Stone said he didn’t want the study session to just be for the police and city to defend their current policy. Instead, he wanted to see research into alternatives, including how the CHP, so the city could be informed on its next move. The CHP sets a strong precedent, he said.

Incident map

Last week, the city published a “calls for service” map last week that City Manager Ed Shikada called “groundbreaking” and the police called “a better alternative to monitoring police radio scanners.”

The map shows circles where police have responded to calls in the last 24 hours. However, an incident is only noted on the map after it’s over, whereas scanner listeners hear about the incident when it begins.

Stone wasn’t satisfied by the map, and Binder said police won’t necessarily stop there.

The details on the map are vague, with just a few words to describe each call, Stone said. He appreciated the work, but he said concerns about transparency are still there.

Binder said another solution could be to have a dispatcher broadcast calls for service on a separate radio and leave personal information out. But finding an employee to do this would be a challenge, he said.


  1. disappointing to hear our city attorney push back against Stone’s encryption concerns. our police department is not transparent in many ways, the encryption is only the latest example.

  2. It saddens me that my hometown, being as progressive as it is, just went along with encryption when the chief with a colorful past, decided it was best and flipped the switch without consulting the council. The reason the airwaves were wide open for years was for transparency. Scanner feeds and apps have made it easy for folks to listen and the police are afraid their poor behavior will end up in the news. Hey, how about not behaving badly to begin with? You’re the POLICE! There is no reason to hide general patrol calls behind encryption. Keep the channels open is a great way to earn the public’s trust if you’re performing well. Protecting personal info is important, however there are low and no-costs ways around this (the CHP example or a dedicated channel for this info as many cities have). Please work to decrypt general police communications. Not tactical or surveillance where encryption has benefits, but routine patrol calls. Mr. Stone gets it. I hope the rest of the council understands they don’t need to encrypt patrol, to keep PII confidential. Good Luck, you can figure this out. You’re Palo Alto!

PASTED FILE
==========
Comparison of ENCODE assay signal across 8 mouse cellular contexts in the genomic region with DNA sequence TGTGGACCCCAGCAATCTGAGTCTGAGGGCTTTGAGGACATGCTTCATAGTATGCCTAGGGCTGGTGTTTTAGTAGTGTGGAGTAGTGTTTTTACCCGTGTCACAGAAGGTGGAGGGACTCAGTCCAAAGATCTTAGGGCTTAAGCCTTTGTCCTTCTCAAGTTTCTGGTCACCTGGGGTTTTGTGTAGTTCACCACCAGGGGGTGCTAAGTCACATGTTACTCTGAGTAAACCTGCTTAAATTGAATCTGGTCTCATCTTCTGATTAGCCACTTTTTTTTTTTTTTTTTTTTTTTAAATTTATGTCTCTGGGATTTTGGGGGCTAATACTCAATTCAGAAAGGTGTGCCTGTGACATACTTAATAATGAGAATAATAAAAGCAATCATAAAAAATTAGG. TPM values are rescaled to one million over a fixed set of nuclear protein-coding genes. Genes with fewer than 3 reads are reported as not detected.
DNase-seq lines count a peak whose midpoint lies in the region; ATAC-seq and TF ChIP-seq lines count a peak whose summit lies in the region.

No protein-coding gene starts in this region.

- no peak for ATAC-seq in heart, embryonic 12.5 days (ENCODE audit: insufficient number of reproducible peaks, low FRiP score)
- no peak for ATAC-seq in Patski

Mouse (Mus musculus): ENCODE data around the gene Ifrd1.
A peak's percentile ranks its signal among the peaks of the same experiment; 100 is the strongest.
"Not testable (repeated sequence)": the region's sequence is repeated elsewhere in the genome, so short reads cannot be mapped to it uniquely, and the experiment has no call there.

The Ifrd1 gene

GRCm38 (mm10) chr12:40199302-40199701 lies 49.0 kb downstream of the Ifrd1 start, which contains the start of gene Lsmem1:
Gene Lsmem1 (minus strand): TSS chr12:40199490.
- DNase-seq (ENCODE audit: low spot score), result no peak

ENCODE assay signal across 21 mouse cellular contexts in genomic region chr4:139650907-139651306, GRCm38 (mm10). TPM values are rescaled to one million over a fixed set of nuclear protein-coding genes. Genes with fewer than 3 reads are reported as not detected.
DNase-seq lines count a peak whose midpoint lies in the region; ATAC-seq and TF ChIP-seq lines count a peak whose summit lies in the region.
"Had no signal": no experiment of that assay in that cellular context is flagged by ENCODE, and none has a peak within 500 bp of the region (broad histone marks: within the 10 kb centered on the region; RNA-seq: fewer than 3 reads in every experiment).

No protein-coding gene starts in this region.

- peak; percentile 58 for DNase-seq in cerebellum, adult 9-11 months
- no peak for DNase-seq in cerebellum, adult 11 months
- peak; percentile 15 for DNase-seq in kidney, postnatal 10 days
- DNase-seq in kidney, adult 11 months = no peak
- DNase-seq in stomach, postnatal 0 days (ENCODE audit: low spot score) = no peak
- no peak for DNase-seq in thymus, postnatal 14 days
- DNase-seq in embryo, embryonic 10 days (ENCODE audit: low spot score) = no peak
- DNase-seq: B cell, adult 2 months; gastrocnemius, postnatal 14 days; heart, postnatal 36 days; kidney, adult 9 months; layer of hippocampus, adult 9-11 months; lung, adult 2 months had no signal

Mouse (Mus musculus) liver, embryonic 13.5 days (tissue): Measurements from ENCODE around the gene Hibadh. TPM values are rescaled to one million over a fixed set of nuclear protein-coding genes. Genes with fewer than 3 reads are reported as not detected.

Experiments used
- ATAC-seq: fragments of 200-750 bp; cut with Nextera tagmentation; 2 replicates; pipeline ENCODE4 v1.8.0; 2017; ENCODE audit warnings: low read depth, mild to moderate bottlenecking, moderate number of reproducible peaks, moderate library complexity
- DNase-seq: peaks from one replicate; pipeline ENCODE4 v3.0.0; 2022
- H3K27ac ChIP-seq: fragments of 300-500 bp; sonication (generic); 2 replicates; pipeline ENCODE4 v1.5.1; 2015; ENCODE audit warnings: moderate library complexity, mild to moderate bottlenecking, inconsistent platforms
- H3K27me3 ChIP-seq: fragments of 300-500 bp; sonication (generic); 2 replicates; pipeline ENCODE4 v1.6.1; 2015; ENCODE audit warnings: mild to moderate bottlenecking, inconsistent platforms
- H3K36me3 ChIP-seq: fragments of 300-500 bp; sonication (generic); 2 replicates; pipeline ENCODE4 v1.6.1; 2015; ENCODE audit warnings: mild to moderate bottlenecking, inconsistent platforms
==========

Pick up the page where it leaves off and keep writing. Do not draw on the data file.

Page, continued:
3. Yes progressive indeed Palo Alto. You let that homeless creep out of jail for attacking a man in Palo alto for no reason and then he gets released under all these progressive feel good measures and he immediately kills someone. Progressives sure know how to run law enforcement. I don’t know how I feel about encrptyed police communications but if progressives are against it I am for it.

  4. You can safely assume our Progressive council wants encryption. It’s been in effect for more than a year now, and only Greer Stone is objecting to it.